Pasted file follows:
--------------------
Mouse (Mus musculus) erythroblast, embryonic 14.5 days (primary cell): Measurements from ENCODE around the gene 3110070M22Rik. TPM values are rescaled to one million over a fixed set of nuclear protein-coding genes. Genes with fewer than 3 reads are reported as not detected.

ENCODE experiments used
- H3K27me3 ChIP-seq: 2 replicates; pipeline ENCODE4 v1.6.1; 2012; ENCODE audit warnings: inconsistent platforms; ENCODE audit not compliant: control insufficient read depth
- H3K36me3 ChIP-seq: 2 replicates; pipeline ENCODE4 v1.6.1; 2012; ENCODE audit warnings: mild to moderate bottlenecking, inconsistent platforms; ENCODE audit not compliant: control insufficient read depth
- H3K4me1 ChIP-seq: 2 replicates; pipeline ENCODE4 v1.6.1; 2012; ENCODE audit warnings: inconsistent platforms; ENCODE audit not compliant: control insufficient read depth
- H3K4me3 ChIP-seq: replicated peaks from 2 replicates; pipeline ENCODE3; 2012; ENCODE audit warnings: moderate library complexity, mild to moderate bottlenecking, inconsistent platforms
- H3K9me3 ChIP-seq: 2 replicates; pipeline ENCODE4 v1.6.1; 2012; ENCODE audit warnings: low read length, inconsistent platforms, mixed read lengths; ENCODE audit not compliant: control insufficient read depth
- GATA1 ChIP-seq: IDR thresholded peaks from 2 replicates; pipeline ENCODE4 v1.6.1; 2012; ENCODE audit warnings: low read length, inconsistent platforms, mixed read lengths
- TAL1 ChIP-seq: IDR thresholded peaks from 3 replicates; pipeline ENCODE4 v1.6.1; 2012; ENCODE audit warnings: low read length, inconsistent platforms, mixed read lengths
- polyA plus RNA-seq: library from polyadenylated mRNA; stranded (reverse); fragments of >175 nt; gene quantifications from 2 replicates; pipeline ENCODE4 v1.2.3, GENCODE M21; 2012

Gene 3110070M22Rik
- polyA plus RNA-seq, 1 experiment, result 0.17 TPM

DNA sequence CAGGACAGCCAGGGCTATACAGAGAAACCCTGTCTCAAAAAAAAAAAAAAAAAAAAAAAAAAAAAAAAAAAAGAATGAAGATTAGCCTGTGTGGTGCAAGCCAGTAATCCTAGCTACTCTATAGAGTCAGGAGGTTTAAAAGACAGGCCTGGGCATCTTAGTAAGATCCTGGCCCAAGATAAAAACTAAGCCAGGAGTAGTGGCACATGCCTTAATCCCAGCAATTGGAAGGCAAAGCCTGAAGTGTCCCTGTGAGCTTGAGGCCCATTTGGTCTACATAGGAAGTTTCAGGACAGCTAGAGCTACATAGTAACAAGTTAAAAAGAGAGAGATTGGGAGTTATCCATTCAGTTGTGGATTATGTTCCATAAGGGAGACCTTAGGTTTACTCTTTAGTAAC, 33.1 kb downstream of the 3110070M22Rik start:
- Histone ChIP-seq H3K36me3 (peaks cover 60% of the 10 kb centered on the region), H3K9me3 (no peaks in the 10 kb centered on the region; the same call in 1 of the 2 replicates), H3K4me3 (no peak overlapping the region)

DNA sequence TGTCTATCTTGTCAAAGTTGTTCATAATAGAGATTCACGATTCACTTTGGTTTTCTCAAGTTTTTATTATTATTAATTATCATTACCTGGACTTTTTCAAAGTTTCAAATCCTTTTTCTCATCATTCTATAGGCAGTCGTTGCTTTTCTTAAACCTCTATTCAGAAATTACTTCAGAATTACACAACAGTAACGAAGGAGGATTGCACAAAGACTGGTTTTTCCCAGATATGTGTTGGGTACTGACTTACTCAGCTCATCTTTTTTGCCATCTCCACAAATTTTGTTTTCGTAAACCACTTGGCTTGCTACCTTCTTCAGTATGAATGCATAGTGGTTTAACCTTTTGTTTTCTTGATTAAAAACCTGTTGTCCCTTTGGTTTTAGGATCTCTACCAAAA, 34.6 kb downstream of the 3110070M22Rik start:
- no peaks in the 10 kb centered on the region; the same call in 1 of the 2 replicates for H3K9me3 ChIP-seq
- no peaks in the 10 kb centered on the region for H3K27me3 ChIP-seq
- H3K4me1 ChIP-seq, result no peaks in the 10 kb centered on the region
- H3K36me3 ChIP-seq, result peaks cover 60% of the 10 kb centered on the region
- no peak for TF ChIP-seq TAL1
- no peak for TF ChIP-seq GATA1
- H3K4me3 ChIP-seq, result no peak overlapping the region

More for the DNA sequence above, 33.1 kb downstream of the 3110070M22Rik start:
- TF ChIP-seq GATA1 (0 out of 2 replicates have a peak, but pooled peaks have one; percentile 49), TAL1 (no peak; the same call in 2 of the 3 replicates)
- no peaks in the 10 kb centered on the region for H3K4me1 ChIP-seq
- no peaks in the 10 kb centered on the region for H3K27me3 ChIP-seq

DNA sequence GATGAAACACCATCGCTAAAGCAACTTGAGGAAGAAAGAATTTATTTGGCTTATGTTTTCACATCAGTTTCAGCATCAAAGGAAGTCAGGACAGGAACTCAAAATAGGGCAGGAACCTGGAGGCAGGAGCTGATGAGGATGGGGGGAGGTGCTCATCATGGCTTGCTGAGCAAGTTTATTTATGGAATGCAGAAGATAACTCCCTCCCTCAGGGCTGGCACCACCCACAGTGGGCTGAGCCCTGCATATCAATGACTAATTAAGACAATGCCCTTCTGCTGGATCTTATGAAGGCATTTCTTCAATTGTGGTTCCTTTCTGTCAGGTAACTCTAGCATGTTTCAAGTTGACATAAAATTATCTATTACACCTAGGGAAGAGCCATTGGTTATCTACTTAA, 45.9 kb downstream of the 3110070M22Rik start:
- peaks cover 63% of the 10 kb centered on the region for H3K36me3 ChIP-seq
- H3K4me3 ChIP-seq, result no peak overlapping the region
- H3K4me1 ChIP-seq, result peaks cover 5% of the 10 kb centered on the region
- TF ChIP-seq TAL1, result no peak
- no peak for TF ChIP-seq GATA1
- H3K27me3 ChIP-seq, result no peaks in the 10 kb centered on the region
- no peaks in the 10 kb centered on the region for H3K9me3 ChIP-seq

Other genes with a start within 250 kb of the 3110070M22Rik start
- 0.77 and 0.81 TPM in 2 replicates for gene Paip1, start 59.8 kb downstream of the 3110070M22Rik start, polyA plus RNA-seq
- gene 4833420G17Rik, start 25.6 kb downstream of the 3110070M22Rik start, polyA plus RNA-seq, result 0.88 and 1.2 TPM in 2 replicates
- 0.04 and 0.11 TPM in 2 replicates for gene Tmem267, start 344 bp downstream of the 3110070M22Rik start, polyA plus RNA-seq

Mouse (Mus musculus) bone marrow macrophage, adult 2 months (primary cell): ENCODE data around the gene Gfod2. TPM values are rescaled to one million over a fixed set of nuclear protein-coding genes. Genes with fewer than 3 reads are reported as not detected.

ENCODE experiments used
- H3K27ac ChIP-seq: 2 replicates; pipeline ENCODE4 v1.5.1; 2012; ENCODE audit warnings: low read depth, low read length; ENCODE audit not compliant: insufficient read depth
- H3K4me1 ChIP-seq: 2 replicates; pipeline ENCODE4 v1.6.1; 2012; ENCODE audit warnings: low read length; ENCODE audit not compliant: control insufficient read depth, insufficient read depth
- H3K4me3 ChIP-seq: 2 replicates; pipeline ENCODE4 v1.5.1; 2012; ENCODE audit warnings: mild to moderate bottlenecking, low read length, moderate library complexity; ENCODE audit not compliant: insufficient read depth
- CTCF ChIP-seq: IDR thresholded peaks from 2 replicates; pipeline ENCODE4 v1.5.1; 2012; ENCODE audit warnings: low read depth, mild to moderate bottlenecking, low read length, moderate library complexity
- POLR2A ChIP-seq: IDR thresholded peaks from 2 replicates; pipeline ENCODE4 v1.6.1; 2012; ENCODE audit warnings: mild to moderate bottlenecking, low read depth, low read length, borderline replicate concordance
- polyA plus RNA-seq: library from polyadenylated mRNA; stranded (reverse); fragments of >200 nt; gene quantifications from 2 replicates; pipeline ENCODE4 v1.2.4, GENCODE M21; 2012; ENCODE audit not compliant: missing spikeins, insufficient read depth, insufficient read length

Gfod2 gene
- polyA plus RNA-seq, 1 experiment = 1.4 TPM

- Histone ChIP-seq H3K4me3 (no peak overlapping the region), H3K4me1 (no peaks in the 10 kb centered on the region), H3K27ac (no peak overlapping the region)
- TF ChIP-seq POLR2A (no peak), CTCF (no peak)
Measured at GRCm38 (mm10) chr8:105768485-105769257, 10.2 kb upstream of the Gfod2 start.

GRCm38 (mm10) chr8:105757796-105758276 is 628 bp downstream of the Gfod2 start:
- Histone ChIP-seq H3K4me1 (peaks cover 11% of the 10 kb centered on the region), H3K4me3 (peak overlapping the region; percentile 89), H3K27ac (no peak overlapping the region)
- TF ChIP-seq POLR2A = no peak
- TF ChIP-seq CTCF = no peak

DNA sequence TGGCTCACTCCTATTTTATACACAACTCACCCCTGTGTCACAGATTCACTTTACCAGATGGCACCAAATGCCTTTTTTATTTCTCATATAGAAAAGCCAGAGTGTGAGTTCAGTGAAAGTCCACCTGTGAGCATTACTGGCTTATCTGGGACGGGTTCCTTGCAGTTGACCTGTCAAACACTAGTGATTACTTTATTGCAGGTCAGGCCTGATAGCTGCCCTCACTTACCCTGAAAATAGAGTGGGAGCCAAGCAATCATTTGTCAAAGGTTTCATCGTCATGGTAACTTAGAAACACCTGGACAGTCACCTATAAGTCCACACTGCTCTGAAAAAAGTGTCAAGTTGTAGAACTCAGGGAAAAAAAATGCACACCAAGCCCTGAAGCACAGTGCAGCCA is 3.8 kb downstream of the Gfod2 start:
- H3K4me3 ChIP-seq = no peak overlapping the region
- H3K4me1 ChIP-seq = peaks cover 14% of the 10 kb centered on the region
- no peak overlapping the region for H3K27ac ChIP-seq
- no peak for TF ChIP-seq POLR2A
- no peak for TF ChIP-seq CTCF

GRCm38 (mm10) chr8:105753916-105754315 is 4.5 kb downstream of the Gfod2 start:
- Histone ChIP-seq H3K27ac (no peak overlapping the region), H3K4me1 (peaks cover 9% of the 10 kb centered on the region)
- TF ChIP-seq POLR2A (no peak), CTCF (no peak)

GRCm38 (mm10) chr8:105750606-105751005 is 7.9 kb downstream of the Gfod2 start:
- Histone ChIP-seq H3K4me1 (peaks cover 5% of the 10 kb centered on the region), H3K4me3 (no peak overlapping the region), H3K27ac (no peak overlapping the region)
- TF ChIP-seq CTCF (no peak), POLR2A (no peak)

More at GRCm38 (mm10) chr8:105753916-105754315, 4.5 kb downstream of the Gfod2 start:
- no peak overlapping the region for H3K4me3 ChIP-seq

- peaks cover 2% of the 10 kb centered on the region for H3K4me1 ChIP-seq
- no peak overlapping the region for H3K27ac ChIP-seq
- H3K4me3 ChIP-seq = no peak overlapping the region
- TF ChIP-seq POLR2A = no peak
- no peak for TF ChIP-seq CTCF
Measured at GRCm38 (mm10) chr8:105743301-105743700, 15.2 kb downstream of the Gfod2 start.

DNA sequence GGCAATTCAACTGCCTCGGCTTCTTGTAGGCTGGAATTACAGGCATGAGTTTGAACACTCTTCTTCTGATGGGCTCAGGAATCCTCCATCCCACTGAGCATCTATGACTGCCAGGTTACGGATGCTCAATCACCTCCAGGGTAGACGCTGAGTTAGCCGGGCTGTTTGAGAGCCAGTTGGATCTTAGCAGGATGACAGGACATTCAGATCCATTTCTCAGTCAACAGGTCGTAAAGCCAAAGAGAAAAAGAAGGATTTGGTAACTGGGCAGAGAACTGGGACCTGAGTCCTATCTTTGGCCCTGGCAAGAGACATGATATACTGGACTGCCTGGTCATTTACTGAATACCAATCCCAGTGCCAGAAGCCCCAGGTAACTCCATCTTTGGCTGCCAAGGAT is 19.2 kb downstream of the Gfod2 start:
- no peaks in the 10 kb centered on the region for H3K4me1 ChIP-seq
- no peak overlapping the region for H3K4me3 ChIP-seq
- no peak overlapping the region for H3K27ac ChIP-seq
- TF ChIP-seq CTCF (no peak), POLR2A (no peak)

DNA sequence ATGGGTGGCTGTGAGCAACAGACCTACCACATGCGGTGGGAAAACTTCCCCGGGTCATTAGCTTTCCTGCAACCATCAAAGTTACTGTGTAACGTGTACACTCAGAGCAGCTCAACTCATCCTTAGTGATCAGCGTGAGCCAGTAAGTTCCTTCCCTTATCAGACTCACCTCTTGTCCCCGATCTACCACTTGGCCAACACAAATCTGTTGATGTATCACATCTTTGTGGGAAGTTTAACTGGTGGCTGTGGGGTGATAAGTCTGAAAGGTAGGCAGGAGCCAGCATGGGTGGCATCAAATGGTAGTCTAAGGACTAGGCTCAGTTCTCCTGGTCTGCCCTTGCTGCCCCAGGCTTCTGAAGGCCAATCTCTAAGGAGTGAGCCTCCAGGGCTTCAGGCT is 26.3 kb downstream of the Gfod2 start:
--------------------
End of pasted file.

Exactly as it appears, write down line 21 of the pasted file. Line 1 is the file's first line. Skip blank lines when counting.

- no peak for TF ChIP-seq GATA1